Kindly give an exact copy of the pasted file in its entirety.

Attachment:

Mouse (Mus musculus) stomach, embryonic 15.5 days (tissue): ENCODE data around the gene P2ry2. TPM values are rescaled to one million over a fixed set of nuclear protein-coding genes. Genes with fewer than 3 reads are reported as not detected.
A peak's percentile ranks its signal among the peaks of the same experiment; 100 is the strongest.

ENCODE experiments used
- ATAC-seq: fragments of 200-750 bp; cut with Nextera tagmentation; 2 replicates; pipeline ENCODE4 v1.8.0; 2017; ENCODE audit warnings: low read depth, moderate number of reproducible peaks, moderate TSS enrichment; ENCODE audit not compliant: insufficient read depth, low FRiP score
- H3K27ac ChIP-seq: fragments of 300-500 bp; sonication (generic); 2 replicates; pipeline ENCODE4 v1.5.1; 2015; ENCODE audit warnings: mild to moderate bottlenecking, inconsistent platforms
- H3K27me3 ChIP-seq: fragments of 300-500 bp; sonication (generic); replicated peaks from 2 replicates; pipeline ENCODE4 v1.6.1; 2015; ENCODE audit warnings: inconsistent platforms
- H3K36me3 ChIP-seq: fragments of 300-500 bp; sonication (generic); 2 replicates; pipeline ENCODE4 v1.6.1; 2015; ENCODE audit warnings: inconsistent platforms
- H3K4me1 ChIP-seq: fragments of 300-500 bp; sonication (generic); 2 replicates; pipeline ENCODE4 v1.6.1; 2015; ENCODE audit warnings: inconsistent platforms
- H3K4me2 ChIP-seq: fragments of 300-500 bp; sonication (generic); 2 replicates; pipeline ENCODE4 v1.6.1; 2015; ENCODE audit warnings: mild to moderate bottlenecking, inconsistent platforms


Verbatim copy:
Mouse (Mus musculus) stomach, embryonic 15.5 days (tissue): ENCODE data around the gene P2ry2. TPM values are rescaled to one million over a fixed set of nuclear protein-coding genes. Genes with fewer than 3 reads are reported as not detected.
A peak's percentile ranks its signal among the peaks of the same experiment; 100 is the strongest.

ENCODE experiments used
- ATAC-seq: fragments of 200-750 bp; cut with Nextera tagmentation; 2 replicates; pipeline ENCODE4 v1.8.0; 2017; ENCODE audit warnings: low read depth, moderate number of reproducible peaks, moderate TSS enrichment; ENCODE audit not compliant: insufficient read depth, low FRiP score
- H3K27ac ChIP-seq: fragments of 300-500 bp; sonication (generic); 2 replicates; pipeline ENCODE4 v1.5.1; 2015; ENCODE audit warnings: mild to moderate bottlenecking, inconsistent platforms
- H3K27me3 ChIP-seq: fragments of 300-500 bp; sonication (generic); replicated peaks from 2 replicates; pipeline ENCODE4 v1.6.1; 2015; ENCODE audit warnings: inconsistent platforms
- H3K36me3 ChIP-seq: fragments of 300-500 bp; sonication (generic); 2 replicates; pipeline ENCODE4 v1.6.1; 2015; ENCODE audit warnings: inconsistent platforms
- H3K4me1 ChIP-seq: fragments of 300-500 bp; sonication (generic); 2 replicates; pipeline ENCODE4 v1.6.1; 2015; ENCODE audit warnings: inconsistent platforms
- H3K4me2 ChIP-seq: fragments of 300-500 bp; sonication (generic); 2 replicates; pipeline ENCODE4 v1.6.1; 2015; ENCODE audit warnings: mild to moderate bottlenecking, inconsistent platforms